Memory can fade over the course of time, erasing the details of even a loved-one’s face. As far back as 1323 BCE, people have endeavored to preserve, if not the memory, the essence of expression — the human face. Through the use of death masks in all of their forms, societies from all over the world have been able to retain one of the most precious mementos of their departed family members, royal elite, the famous and the infamous of popular culture.
Everything from the most exquisite and expensively crafted, to a simple wax or plaster casting has adorned the faces of the deceased, capturing their moment of death for anyone to witness. Eventually, this form of memento was replaced by photography, but even this new technology could not capture the likeness of a human face in all of its detail and depth.
Nearly every nuance, wrinkle, blemish and in the case of George Washington’s death mask, even hair can help to illuminate the image that can become blurred over time or distorted by an artist’s brush. Through the use of a death mask, we have the opportunity to know the faces of history, perhaps as intimately as their closest family and friends once did.
One of the most famous of ancient death masks, is that of Tutankhamun, aka King Tut. Although it was not an exact casting of the King’s face, it was intended to bear his likeness in a most elaborate fashion, which it succeeded in doing magnificently. Made for a king, this mask was sculpted of gold, colored glass and semiprecious stones. Two key points of interest about the mask are that it bears the emblems of a vulture and a cobra on the forehead – significant symbols of protection and divine authority.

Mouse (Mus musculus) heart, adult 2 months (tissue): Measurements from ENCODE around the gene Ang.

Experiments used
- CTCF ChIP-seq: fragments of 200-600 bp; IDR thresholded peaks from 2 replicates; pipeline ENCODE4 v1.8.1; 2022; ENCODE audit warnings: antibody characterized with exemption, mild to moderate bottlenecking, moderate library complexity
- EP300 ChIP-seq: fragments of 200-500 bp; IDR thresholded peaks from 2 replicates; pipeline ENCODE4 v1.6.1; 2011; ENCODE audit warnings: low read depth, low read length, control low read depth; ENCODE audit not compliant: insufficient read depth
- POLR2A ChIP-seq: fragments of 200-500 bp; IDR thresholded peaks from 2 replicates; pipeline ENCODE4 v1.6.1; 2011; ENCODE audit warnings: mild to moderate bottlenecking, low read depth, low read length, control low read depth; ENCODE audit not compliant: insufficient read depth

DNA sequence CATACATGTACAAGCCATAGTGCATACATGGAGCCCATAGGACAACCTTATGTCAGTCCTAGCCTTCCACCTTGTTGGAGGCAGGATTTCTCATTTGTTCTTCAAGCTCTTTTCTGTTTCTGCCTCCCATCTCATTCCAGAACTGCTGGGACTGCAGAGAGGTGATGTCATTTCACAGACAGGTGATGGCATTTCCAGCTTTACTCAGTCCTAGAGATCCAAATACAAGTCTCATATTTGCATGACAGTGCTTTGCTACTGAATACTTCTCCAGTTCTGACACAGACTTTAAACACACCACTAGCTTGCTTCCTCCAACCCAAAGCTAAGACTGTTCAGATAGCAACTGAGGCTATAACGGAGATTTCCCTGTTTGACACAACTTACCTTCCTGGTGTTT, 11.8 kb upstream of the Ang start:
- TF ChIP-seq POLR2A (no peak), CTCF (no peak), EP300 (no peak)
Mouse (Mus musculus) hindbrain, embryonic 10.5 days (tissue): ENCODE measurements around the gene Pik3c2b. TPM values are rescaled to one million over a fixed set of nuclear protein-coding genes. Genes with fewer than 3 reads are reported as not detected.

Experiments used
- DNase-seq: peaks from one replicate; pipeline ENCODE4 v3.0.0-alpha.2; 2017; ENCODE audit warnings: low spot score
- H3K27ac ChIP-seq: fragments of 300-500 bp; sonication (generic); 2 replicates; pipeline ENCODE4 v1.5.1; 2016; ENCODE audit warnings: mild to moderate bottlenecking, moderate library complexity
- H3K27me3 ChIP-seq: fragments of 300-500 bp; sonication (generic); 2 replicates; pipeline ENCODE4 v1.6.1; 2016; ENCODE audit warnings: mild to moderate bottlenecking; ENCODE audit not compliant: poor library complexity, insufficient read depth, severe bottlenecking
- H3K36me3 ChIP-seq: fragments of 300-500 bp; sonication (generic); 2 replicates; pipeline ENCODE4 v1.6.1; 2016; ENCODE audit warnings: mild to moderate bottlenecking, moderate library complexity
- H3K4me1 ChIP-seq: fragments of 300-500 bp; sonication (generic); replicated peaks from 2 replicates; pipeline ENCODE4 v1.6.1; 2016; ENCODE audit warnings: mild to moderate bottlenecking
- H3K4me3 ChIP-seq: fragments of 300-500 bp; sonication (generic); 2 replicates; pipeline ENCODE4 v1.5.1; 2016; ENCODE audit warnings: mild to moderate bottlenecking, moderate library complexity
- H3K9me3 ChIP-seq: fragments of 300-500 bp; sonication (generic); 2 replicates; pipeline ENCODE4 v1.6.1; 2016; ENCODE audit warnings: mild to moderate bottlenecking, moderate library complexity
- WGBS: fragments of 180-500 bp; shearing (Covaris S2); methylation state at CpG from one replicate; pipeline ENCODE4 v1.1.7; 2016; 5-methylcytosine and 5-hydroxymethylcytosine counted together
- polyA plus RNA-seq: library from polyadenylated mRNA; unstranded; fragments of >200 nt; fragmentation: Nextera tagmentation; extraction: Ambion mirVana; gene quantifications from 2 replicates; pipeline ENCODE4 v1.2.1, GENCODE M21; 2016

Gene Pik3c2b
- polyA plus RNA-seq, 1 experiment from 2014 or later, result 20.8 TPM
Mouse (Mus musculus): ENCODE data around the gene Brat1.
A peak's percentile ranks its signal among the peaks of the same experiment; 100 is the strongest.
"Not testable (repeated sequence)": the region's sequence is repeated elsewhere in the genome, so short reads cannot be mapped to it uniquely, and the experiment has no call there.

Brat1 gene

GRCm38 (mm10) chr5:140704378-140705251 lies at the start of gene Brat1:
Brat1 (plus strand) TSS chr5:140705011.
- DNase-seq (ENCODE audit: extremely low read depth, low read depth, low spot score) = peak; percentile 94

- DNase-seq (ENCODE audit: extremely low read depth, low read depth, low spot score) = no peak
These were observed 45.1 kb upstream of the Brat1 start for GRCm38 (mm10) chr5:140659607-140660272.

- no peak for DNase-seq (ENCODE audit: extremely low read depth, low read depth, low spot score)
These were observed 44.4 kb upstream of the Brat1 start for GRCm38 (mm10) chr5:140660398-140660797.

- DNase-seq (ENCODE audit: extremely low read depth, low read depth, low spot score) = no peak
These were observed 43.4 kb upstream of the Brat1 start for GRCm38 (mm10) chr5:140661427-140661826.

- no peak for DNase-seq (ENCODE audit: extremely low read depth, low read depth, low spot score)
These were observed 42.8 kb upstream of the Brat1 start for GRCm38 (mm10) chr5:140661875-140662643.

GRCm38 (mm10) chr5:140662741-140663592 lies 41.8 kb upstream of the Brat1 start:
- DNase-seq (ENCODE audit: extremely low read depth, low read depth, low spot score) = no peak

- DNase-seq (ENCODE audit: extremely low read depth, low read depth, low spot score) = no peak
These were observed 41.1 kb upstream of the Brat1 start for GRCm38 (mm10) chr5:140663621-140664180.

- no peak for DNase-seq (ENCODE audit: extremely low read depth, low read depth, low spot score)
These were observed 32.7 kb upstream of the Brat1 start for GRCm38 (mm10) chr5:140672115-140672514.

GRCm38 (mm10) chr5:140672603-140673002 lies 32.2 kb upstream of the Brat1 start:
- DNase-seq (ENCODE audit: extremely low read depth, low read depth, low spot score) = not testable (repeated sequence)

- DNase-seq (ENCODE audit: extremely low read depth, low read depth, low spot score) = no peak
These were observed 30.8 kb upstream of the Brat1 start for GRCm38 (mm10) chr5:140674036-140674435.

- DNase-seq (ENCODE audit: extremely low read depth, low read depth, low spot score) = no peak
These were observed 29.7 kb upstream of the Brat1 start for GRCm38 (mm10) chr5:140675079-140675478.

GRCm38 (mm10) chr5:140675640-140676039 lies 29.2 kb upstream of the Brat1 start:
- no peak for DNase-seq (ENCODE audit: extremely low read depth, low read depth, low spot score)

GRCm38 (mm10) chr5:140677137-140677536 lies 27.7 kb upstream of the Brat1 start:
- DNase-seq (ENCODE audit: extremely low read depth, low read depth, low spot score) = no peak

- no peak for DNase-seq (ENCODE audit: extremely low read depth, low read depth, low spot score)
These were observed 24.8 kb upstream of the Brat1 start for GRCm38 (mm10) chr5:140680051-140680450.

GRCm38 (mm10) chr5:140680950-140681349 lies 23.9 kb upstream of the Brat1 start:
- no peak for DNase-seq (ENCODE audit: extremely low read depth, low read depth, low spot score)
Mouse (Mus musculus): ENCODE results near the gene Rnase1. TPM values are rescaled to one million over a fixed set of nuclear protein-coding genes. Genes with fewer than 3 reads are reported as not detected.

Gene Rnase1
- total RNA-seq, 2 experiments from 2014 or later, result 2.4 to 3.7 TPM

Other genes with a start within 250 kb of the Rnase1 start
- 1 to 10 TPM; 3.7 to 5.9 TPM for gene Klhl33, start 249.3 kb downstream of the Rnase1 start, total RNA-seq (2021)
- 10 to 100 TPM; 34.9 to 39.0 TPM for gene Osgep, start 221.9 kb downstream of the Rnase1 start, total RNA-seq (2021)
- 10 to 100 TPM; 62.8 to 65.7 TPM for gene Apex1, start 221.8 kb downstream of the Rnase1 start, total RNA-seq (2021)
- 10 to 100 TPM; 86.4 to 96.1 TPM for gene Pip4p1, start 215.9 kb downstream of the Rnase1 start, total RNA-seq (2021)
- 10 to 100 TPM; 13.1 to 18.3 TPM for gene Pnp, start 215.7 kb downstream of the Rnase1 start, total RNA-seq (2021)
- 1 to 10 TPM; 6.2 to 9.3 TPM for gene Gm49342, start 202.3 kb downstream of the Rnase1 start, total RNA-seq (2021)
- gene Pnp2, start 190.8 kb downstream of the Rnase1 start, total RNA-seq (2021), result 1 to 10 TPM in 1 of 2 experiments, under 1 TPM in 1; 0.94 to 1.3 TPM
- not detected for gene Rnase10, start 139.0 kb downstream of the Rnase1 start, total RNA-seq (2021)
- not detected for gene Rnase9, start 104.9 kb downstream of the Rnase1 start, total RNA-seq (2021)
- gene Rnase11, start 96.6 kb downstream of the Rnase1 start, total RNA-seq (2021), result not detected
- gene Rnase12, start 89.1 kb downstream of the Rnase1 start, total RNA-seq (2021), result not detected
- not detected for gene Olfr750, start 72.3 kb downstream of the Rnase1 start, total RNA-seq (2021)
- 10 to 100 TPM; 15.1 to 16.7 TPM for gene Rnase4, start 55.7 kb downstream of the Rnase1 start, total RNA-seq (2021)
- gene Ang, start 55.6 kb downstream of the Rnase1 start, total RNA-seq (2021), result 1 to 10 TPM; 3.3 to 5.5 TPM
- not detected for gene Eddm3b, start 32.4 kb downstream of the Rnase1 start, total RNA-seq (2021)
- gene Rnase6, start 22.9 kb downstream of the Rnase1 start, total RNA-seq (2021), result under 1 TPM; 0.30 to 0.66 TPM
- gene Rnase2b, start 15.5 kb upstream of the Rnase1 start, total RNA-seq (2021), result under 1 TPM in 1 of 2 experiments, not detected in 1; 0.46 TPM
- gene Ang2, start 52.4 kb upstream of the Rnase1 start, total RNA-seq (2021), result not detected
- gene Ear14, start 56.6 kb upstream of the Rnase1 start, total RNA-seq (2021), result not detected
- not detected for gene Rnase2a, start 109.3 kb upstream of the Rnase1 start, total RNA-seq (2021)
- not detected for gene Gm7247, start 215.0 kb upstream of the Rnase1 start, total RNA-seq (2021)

Jumping in time to 1616, let us examine another important figure of history – William Shakespeare. Historians have debated the authenticity of his death mask, some claiming that it does not match the know portraits of The Bard, while others insist that the 3-D technology used to define the image is more accurate than any artist’s representation. It may be important to remember that an artist who offended their clients, soon lacked for them knocking at the door. But, you be the judge.
Napoleon Bonaparte’s famous face often is seen framed in galleries around the world. It is also on display in various versions of death mask castings ranging from bronze to simple plaster. Upon his death, castings of his image were in such high demand, that several versions were taken. It seems that even after years of exile, the emperor still commanded some amount of popularity.
One of the most famous of our Founding Fathers, if not the most inventive, was of course Benjamin Franklin. Interestingly, a copy of his death mask was scavenged out of an ash barrel by a homeless boy who sold it for around two dollars on Second Street in New York City to Lawrence Hutton, the editor of Harper’s Magazine from 1886-1898. This one purchase led to the discovery of more castings from around the world, culminating in one of the most extensive death mask collections ever put together.
Moving on to more notorious personalities, John Dillinger’s death mask sold at auction for $3,660 in 2010 to a Chicago businessman. Perhaps it is fitting that public enemy number one remains in the city of his death. Even the process of making his death mask was done in a somewhat nefarious manner. An amateur criminologist, Kenneth “Doc” Coffman, slipped past the guards of the morgue where Dillinger’s body was being kept. He then proceeded to cover the outlaw’s face with plaster without being caught. One would like to think that Dillinger would have approved.
Filed under: Death Practices on May 18th, 2011